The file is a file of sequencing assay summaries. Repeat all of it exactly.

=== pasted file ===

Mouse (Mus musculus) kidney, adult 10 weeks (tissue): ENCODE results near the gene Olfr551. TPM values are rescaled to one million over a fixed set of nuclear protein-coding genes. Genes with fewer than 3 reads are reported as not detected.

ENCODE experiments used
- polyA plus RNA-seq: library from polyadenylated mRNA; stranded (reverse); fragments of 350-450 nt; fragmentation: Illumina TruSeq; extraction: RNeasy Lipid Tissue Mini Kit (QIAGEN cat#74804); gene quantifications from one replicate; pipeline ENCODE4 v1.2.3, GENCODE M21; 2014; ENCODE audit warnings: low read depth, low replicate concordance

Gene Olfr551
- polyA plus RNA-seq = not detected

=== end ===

Mouse (Mus musculus) kidney, adult 10 weeks (tissue): ENCODE results near the gene Olfr551. TPM values are rescaled to one million over a fixed set of nuclear protein-coding genes. Genes with fewer than 3 reads are reported as not detected.

ENCODE experiments used
- polyA plus RNA-seq: library from polyadenylated mRNA; stranded (reverse); fragments of 350-450 nt; fragmentation: Illumina TruSeq; extraction: RNeasy Lipid Tissue Mini Kit (QIAGEN cat#74804); gene quantifications from one replicate; pipeline ENCODE4 v1.2.3, GENCODE M21; 2014; ENCODE audit warnings: low read depth, low replicate concordance

Gene Olfr551
- polyA plus RNA-seq = not detected